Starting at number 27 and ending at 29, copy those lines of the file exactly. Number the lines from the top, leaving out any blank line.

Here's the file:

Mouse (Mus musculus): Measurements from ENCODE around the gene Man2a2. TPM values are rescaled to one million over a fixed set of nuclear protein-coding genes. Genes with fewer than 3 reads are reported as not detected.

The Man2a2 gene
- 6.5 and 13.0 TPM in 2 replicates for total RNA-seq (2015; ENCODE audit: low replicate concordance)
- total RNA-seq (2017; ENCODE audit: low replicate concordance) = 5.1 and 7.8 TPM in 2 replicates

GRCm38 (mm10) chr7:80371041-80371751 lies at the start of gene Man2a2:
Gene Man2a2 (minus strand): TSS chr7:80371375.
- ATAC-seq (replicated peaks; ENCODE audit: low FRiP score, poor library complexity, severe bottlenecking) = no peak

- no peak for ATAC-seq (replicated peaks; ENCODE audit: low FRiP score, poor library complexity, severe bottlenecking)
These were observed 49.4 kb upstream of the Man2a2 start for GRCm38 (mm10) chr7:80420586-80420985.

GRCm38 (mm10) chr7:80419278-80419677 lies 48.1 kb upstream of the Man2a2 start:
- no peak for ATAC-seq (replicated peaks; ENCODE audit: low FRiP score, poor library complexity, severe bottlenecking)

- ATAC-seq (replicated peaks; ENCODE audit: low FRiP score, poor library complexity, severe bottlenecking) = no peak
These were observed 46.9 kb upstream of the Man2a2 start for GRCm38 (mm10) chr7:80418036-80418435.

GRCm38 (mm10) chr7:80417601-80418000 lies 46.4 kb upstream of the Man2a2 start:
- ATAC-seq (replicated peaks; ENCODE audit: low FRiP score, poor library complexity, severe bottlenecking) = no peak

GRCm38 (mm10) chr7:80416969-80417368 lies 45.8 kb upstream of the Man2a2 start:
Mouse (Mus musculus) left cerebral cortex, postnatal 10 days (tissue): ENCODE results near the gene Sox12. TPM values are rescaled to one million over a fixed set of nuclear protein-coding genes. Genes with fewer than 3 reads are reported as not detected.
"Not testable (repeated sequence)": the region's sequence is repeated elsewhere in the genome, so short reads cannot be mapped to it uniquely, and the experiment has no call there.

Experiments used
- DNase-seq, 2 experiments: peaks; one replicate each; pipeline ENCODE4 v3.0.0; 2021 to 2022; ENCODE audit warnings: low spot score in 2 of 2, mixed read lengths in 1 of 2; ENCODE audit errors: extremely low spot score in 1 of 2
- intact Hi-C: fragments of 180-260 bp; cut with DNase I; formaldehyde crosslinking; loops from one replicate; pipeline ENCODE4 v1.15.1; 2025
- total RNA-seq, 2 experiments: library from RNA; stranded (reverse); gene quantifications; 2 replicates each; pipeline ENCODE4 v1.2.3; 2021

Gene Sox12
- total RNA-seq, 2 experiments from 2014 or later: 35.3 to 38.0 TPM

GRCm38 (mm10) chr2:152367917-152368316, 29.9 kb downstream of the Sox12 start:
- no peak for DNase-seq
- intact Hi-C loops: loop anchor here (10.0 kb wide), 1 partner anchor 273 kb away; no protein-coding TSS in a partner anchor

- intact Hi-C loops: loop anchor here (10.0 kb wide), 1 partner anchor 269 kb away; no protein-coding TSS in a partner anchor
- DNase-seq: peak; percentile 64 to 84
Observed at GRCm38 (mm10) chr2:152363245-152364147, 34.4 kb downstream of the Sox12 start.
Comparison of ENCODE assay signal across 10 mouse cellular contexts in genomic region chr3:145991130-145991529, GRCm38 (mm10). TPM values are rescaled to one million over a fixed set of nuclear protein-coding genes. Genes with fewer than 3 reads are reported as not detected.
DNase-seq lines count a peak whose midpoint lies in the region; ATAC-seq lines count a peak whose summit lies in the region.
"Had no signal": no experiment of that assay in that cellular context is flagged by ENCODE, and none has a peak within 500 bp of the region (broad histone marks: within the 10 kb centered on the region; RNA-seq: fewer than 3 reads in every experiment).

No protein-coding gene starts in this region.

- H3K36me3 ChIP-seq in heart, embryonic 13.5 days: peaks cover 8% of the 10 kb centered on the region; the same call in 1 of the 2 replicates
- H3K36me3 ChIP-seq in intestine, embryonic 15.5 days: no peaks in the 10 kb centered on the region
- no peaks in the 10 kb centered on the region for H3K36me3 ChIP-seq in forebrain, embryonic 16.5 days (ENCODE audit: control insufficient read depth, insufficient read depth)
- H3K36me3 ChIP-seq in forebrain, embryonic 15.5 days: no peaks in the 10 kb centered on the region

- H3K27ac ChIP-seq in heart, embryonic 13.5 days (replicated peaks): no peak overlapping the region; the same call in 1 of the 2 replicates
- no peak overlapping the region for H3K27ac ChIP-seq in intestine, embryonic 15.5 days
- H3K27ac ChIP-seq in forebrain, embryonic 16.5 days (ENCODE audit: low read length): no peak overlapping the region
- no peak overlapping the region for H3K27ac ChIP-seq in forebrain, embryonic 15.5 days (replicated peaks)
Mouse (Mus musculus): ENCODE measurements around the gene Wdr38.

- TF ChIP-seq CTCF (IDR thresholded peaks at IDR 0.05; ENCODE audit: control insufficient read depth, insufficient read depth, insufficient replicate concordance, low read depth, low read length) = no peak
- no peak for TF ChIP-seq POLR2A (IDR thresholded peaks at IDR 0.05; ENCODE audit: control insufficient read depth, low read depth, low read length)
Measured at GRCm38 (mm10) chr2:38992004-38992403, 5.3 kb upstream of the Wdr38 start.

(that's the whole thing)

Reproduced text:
- intact Hi-C loops: loop anchor here (10.0 kb wide), 1 partner anchor 273 kb away; no protein-coding TSS in a partner anchor

- intact Hi-C loops: loop anchor here (10.0 kb wide), 1 partner anchor 269 kb away; no protein-coding TSS in a partner anchor
- DNase-seq: peak; percentile 64 to 84